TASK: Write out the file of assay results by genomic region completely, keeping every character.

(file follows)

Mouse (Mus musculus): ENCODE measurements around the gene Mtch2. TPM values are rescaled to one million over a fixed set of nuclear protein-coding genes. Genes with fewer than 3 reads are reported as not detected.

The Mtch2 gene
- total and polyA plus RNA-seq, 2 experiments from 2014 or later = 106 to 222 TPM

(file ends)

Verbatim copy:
Mouse (Mus musculus): ENCODE measurements around the gene Mtch2. TPM values are rescaled to one million over a fixed set of nuclear protein-coding genes. Genes with fewer than 3 reads are reported as not detected.

The Mtch2 gene
- total and polyA plus RNA-seq, 2 experiments from 2014 or later = 106 to 222 TPM